My first trip shopping at Walmart was an overwhelming experience. I used to love to shop but now shopping had become an overloading sensory experience. One decision I made was to continue my college education.
From Centerpoint, I received permission to turn vocational status early, so that I could begin classes at American River College in the summer.
I had one mission – to graduate from college. My next semesters were jam-packed with 18 units. My grades were great, I am a devoted student, I only received one “B” during my career at ARC.
During my time at Centerpoint, I have learned many things about myself. I have become strong. I can advocate for myself. I can say “no.” I have learned to take care of myself, to put myself first so that I don’t get worn down to the point where I make bad decisions. I have learned to spend time every day in self-reflection, in order to keep focused on my internal compass. Today, instead of being motivated by money and what material things I can buy, I am motivated by being of service to others.
Looking to the future
My release date from ACP is Jan. 10, 2018. My goal is to stay in the Sacramento area and become part of the Project Rebound program at California State University, Sacramento, and to earn my Bachelor and Master degrees in Social Work. My prison experience has awoken a passion in me to work with incarcerated woman and help them through family reunification.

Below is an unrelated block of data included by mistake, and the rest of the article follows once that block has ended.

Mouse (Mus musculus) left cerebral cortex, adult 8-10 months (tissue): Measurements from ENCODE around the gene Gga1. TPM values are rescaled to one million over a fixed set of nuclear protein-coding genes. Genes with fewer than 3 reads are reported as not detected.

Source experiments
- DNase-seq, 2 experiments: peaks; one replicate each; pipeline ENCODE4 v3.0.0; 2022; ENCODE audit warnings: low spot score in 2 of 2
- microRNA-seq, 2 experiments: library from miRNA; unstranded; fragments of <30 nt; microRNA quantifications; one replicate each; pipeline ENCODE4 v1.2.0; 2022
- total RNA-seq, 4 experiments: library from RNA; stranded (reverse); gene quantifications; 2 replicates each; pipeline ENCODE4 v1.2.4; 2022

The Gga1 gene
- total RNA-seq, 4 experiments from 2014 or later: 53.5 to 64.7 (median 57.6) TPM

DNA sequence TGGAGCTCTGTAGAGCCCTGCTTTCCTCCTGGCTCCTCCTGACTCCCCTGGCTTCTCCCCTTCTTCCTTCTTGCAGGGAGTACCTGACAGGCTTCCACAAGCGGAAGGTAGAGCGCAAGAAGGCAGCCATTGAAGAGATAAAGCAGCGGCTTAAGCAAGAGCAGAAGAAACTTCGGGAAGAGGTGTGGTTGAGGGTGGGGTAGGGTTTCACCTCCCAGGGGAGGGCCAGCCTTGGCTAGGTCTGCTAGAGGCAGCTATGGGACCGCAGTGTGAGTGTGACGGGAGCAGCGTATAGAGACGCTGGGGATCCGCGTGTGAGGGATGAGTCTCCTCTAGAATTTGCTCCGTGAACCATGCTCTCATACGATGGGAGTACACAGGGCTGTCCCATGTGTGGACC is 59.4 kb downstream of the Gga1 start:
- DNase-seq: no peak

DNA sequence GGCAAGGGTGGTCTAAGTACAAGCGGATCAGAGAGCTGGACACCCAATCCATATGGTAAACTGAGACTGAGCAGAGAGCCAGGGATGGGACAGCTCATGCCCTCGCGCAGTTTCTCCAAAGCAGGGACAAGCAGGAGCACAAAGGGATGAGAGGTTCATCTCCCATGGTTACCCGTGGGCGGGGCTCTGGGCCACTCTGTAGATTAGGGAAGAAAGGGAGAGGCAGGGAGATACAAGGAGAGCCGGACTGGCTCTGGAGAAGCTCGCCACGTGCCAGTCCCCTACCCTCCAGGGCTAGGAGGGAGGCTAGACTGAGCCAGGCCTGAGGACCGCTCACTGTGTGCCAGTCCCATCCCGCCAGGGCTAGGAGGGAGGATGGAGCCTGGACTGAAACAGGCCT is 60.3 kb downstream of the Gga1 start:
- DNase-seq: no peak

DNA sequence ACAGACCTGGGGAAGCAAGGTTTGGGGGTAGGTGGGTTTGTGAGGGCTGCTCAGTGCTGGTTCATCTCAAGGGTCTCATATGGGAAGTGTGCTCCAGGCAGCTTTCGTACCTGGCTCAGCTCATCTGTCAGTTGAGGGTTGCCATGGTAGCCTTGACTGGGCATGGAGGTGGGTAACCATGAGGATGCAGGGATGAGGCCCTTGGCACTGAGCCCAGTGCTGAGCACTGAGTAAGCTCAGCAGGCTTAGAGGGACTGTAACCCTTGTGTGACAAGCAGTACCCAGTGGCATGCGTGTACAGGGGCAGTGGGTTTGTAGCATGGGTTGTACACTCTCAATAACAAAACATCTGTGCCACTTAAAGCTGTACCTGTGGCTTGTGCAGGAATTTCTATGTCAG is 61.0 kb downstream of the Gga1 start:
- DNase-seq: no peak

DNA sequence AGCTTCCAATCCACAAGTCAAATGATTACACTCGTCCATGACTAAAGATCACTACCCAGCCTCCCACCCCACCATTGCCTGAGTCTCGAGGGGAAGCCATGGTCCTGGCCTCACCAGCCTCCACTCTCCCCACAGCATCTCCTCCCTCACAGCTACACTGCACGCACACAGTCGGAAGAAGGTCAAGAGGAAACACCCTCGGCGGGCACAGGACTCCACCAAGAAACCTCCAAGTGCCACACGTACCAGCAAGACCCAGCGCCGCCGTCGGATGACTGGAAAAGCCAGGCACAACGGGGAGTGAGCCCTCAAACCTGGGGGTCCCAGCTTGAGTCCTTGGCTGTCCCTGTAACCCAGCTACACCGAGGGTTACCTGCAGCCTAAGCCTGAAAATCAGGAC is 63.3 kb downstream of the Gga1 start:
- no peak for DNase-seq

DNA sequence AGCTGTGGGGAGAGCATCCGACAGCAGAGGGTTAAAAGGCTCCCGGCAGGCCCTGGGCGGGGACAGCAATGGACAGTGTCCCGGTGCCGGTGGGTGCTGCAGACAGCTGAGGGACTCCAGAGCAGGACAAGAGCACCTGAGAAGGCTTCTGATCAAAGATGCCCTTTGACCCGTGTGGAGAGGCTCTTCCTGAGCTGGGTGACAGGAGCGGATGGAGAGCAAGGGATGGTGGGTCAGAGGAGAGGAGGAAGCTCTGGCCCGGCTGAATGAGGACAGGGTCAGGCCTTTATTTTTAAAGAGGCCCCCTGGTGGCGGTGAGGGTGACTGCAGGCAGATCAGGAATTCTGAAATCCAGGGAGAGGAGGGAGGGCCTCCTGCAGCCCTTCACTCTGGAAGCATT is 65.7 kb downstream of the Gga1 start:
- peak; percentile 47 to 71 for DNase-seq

These days, I look at the decisions I made back then and I am horrified by my actions and that I strayed so far from my upbringing. I wasn’t raised to embezzle money from my employer. I was raised to be an honest, trustworthy, and hardworking employee and a contributing member of society. I was raised to be a wife, a mother, a daughter and a sister.
It is my privilege to belong to a family who has forgiven me for my mistakes. My husband has not wavered even once even though I have been gone from home for three years. I lost sight of those goals for a short time but I have them firmly in my sights today.
I feel incredibly grateful for all of the help that Parole and specifically the Adult Programs Unit PA II’s have provided to me. Also, I’m grateful for the encouragement that I have received from the Northern and Southern Adult Programs Unit PA III’s Mr. DeWitt and Ayala to continue my education now that I have received my AA degree as well as to tell my story in the hopes that my words can help someone else.